Moshe grew up in the palace of the Pharaoh as a blue blood. Here emerges a principle that has remained throughout the ages: it doesn’t matter to what level the Jew has risen in the diaspora, we are always considered foreigners even if we were born there. It is the Creator who calls us and gives us our identity. When God chooses, He doesn’t leave us alone. He is with us throughout all the difficult circumstances of our life which He allows us to go through in order to form us to be who we are meant to be. Our great teacher Moses always identified with being a Hebrew. When he saw the Egyptian abusing a Hebrew, he killed him and hid the body. The next day when he saw a Hebrew fighting another Hebrew, he tried to stop them but they turned on him to the point that he had to flee Egypt. He was betrayed by his own people.
At the age of 80 while living in the desert, Moshe had a “burning bush experience”. Have you had your burning bush experience? There was something that brought you here and makes you different or did you simply have a religious experience? Usually the next step that follows is fear, wanting to run from that responsibility. How many of us are running from it like Moshe did even though the Creator is calling us? Like Moshe, we all have had our ups and downs but these are all steps in developing our relationship with the One who called us.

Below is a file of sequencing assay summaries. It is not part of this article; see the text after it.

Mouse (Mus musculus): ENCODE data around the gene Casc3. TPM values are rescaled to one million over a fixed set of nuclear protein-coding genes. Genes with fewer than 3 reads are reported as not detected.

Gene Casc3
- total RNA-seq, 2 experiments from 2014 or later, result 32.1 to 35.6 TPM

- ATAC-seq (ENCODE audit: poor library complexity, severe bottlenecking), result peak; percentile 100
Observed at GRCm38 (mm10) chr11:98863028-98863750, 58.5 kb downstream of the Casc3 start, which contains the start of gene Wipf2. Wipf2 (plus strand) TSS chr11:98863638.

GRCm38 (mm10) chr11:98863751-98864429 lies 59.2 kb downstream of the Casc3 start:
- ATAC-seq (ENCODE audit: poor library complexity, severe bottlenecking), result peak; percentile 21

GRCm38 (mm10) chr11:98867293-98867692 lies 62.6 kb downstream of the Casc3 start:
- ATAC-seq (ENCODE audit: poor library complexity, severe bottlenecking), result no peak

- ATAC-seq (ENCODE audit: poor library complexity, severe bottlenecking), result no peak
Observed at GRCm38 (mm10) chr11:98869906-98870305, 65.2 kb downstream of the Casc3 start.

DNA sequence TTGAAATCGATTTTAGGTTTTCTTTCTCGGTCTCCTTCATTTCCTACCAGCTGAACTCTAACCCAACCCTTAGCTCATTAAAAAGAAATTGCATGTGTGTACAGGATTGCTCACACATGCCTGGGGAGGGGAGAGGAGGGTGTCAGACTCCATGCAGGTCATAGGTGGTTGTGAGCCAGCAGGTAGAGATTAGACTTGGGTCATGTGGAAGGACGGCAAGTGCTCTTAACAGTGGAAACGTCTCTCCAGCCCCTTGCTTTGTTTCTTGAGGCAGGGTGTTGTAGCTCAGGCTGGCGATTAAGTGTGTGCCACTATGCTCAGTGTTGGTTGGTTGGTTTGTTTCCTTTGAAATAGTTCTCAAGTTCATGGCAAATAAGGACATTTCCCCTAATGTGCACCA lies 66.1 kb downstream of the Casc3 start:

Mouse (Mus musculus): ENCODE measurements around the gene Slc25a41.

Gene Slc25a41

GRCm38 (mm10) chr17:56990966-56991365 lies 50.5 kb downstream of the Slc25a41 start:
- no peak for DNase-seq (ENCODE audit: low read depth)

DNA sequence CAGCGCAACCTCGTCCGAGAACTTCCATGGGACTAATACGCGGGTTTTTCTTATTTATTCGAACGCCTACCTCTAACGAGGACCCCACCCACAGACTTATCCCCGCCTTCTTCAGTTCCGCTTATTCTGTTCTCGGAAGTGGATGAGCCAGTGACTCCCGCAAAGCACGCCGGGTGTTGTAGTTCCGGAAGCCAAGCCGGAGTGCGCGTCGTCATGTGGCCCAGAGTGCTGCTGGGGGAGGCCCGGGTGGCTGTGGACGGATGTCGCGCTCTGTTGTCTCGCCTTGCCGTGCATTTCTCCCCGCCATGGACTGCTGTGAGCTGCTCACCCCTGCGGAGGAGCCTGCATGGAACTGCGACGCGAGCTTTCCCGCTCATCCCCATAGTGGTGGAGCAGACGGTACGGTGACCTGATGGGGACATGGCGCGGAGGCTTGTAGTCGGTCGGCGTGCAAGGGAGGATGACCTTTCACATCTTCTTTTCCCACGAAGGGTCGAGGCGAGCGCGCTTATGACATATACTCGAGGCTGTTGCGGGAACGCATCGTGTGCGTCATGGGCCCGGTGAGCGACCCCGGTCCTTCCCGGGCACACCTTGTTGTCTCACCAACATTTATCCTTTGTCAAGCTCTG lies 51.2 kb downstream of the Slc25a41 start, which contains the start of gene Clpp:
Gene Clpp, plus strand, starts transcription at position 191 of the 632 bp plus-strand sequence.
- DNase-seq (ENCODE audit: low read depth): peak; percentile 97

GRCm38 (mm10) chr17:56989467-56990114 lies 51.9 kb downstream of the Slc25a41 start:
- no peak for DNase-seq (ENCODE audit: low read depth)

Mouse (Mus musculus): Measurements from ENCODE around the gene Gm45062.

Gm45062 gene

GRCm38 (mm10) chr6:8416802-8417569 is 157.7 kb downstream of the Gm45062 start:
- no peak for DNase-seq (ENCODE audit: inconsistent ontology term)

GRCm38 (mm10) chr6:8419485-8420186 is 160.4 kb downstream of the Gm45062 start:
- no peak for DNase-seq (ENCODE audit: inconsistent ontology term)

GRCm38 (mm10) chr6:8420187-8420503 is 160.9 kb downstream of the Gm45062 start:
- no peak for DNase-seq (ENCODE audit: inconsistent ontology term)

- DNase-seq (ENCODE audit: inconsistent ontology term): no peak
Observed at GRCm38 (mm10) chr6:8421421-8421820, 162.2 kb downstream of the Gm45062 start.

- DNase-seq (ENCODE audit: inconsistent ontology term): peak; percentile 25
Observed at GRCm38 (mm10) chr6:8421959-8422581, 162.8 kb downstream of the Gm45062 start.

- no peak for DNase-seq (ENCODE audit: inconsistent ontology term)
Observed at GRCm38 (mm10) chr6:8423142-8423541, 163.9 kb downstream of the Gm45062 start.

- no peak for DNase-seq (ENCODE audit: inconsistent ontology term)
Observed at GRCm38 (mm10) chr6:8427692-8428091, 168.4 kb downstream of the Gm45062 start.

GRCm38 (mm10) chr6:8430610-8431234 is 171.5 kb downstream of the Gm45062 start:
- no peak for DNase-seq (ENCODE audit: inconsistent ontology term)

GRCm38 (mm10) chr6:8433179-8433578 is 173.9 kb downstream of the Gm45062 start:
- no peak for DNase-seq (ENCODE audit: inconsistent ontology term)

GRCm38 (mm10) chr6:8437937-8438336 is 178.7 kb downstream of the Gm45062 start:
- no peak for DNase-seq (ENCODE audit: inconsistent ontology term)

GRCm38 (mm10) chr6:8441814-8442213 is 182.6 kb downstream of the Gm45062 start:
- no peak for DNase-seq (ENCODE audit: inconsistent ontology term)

The Paradigm Shift in our thinking is very difficult. We need to be open and flexible in order to change what we have held as truths most of our lives. When Moshe accepted his role, he would be used to liberate his people from slavery – not only physical slavery – the worst was their spiritual slavery. Shaking off the environment that molded them would be Israel’s biggest challenge. They had lost their reverence and respect for the God of their forefathers when they were wooed by the powerful gods of the Egyptians. They were losing their calling. In the next weeks, we will be examining the principles by which we can truly accept our roles of being the people of God. He begins the relationship with us and He helps us to continue it. He will always remember His promises to our forefathers. He is the God of our long history, always acting in our lives especially in the moments when we begin to drift away from Him and begin assimilating to foreign deities and people.